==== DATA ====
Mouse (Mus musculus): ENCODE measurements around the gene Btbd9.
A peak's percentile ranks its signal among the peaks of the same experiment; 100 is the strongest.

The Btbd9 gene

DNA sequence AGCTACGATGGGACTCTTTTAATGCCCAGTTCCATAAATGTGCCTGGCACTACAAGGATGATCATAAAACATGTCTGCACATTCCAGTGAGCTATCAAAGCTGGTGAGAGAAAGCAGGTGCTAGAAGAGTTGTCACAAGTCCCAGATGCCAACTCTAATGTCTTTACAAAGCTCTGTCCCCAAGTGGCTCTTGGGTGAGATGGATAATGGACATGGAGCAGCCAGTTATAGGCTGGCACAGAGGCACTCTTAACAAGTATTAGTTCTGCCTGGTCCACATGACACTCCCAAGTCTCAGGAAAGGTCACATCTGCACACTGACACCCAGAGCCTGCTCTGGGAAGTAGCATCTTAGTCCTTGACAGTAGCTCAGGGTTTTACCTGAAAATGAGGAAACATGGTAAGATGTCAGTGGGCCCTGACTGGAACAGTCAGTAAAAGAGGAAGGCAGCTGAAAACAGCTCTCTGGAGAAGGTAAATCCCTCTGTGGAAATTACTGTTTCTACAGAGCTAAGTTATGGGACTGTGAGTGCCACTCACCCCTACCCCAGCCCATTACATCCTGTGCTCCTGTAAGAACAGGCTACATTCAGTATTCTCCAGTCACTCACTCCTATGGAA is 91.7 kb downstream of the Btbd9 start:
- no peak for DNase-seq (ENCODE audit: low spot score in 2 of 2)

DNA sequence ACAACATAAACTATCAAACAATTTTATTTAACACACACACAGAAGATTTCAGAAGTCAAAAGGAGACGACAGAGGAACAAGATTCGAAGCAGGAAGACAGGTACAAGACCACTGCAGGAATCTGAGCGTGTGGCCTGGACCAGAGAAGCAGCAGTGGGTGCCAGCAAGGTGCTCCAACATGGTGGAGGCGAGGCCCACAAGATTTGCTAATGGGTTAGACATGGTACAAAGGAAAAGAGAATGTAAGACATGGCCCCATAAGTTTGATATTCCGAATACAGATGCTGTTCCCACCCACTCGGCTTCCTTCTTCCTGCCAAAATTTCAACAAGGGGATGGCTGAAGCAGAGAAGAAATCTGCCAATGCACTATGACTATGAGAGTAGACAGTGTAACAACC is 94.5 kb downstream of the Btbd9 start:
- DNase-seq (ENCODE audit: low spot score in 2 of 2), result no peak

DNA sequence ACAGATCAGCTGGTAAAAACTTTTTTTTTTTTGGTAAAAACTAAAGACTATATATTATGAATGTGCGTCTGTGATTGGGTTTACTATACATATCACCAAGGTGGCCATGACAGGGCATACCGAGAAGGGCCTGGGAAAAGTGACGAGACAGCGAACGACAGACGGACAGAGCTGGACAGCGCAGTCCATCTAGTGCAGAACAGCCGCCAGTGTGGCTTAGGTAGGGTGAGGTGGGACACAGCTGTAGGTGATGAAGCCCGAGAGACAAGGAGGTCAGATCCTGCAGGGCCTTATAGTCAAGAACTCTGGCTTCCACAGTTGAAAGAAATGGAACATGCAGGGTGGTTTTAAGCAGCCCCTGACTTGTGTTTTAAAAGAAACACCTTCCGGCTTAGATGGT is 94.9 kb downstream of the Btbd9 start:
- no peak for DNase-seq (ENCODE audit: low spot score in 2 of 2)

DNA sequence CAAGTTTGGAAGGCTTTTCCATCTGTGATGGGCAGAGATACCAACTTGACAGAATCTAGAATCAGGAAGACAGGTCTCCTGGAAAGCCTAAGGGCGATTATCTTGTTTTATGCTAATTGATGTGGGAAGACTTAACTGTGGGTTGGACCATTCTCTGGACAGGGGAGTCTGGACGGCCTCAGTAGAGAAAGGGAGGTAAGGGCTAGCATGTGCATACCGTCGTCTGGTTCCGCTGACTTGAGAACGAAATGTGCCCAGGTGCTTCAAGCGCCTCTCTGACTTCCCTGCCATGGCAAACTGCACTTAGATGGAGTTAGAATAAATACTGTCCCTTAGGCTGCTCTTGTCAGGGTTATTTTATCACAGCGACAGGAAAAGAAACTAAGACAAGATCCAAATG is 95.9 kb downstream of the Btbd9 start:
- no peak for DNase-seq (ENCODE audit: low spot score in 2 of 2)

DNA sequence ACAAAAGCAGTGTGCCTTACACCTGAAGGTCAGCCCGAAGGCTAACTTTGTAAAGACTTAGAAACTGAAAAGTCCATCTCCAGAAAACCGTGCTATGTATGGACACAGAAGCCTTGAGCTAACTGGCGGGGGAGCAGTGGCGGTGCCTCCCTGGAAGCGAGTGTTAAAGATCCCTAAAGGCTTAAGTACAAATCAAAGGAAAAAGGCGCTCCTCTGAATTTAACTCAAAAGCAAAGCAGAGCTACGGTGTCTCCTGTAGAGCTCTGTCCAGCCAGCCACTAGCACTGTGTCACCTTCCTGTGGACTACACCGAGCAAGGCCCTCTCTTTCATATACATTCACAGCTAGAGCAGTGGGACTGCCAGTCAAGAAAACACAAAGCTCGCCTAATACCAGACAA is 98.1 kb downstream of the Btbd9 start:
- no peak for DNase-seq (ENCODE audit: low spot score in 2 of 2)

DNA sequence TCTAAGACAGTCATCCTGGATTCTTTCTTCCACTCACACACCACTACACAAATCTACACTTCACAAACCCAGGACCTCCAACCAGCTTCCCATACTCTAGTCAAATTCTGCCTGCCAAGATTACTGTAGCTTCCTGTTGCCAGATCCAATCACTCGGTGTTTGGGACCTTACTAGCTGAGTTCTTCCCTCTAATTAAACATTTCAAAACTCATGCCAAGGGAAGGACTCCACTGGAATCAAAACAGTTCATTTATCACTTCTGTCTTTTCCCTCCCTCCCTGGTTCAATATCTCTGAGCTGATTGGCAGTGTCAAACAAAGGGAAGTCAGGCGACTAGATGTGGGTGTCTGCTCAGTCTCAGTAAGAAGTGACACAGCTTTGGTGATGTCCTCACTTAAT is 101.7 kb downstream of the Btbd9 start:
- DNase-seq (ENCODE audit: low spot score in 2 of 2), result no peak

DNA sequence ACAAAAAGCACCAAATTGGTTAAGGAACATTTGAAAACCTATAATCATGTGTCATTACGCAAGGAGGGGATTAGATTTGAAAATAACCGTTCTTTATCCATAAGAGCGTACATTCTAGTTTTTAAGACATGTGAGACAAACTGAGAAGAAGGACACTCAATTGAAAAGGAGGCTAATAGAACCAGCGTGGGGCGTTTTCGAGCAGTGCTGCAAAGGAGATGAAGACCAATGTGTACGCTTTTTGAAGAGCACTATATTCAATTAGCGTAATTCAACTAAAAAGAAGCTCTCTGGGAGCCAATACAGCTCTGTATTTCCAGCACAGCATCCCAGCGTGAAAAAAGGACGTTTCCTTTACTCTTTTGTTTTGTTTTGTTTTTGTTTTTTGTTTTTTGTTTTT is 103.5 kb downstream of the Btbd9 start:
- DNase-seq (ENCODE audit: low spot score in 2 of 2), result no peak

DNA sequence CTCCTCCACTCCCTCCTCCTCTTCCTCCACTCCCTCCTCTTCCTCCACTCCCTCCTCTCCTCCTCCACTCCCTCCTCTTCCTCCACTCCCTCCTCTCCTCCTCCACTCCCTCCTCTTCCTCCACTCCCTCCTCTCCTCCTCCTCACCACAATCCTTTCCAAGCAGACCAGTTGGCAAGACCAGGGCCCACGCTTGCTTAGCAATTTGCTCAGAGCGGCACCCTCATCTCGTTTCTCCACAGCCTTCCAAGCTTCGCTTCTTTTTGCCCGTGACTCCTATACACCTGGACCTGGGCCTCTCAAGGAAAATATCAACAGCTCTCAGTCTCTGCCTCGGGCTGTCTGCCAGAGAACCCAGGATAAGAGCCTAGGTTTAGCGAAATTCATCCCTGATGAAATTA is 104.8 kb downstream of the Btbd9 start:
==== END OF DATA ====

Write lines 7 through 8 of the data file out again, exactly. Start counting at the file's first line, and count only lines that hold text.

- DNase-seq (ENCODE audit: low spot score in 2 of 2), result no peak

DNA sequence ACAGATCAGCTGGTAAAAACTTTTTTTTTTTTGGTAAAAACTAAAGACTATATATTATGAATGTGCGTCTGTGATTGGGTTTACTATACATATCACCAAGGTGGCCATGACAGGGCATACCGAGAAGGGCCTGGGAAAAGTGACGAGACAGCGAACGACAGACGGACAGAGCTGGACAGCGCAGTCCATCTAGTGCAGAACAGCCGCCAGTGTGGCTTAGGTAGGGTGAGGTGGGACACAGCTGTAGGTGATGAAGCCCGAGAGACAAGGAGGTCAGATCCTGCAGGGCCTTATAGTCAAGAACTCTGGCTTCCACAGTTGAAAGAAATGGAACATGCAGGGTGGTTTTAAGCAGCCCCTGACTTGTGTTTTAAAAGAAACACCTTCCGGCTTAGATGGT is 94.9 kb downstream of the Btbd9 start: